operation for the RFRAG_ACK by sending a frame from the next hop to
  the previous hop as known by its MAC address in the VRB.  The

I'm not 100% sure that the previous work in this space (e.g.,
draft-ietf-6lo-minimal-fragment) framed things such that there was a
requirement to be able to perform this "reverse lookup".  It might be
worth calling this out as an additional requirement over the prevoius
fragment-forwarding methodologies...
(We do seem to do so in Section 6.1.1, though I am not sure if it merits
an earlier mention in the document.)

  limiting the number of outstanding fragments, which are the fragments
  that have been sent but for which reception or loss was not
  positively confirmed by the reassembling endpoint.  The maximum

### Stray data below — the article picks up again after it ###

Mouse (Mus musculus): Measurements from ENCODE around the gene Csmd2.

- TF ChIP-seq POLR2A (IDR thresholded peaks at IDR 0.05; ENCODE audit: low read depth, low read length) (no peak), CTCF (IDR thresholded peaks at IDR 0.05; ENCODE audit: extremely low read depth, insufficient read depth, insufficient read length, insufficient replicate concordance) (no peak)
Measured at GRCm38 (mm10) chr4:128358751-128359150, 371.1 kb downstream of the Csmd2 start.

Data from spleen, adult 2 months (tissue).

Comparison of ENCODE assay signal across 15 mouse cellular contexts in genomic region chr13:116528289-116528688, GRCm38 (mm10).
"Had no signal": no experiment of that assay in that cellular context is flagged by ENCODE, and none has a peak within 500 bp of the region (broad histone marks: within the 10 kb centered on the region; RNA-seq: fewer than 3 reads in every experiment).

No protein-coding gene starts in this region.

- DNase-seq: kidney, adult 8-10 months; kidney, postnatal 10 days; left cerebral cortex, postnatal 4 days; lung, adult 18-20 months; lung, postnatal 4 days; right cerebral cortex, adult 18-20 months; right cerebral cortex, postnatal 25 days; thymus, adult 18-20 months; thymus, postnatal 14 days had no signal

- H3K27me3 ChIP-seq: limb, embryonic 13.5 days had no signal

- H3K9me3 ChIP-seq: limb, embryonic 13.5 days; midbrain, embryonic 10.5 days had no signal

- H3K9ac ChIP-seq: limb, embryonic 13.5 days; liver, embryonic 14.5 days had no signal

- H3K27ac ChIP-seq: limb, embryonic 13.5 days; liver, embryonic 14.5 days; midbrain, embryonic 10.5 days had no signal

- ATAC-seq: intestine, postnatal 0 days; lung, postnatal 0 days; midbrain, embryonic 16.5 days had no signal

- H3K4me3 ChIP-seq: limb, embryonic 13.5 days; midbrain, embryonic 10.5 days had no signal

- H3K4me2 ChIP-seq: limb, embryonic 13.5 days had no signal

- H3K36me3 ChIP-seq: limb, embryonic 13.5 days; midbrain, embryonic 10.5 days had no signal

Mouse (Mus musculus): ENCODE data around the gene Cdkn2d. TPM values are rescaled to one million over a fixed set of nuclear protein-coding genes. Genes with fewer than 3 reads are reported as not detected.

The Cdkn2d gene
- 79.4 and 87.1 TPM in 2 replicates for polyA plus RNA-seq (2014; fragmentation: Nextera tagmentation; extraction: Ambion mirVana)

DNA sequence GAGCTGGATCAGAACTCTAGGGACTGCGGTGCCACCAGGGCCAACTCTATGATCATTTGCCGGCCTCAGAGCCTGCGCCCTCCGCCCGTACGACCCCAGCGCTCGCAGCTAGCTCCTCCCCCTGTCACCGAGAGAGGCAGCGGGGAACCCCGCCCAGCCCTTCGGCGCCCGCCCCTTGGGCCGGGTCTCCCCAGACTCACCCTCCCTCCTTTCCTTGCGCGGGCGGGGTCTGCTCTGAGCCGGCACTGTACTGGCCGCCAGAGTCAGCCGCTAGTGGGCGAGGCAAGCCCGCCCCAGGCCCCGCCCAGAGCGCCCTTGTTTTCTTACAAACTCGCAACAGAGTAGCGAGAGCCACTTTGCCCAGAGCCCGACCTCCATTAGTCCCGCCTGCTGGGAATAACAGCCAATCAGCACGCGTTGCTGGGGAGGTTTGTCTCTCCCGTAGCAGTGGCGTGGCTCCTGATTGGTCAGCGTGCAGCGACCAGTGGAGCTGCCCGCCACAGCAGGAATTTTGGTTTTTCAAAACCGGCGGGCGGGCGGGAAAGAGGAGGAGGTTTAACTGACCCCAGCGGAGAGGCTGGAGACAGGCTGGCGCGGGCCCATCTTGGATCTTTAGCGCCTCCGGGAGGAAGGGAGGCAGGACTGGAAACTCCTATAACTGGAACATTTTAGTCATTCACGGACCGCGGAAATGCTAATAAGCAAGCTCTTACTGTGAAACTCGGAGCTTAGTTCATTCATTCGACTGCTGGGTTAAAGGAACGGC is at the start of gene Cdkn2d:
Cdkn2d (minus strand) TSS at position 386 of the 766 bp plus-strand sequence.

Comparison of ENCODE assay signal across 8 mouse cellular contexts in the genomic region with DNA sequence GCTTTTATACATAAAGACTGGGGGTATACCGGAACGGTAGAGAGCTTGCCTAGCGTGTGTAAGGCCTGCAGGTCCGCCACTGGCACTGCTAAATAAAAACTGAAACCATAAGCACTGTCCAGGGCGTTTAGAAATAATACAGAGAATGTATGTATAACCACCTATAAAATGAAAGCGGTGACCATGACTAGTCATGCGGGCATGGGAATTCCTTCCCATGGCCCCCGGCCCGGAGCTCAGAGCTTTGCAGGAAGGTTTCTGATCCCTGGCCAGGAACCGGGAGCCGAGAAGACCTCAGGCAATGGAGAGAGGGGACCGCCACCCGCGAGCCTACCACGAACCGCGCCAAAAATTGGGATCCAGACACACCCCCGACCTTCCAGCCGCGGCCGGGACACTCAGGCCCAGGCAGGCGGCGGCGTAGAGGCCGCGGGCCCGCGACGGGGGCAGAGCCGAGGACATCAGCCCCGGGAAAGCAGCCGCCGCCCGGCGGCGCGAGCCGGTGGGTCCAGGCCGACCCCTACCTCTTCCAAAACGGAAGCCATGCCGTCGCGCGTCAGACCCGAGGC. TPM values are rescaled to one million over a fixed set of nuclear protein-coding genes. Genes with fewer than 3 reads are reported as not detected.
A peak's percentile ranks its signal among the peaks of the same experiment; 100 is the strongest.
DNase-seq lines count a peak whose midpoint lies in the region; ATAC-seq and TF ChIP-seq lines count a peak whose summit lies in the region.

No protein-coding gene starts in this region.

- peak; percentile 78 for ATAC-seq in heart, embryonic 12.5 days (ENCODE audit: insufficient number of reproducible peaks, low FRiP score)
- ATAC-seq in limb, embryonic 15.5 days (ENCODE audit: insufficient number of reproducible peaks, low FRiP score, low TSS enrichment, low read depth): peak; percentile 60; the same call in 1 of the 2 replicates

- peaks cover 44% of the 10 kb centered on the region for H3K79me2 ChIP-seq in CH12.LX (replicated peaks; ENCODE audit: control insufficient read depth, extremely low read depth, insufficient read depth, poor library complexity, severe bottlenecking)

(Do we have a way for *loss* to be "positively confirmed"?  Appendix C
notes that we infer loss from timeout without acknowledgment.)

  The Ack-Request ('X') set in an RFRAG marks the end of a window.
  This flag MUST be set on the last fragment if the sender wishes to
  protect the datagram, and it MAY be set in any intermediate fragment
  for the purpose of flow control.

Is this usage of "protect" conventional or should it get clarified
somewhere?

  This automatic repeat request (ARQ) process MUST be protected by a
  Retransmission Time Out (RTO) timer, and the fragment that carries

nit: I'm not sure that "this" is appropriate yet, since we haven't
really talked about "repeat"ing or retransmission yet.  (Perhaps also
give a bit more discussion about what this ARQ process specifically
entails, too.)

  of times (see Section 7.1).  Upon exhaustion of the retries the
  sender may either abort the transmission of the datagram or retry the
  datagram from the first fragment with an 'X' flag set in order to
  reestablish a path and discover which fragments were received over
  the old path in the acknowledgment bitmap.  When the sender of the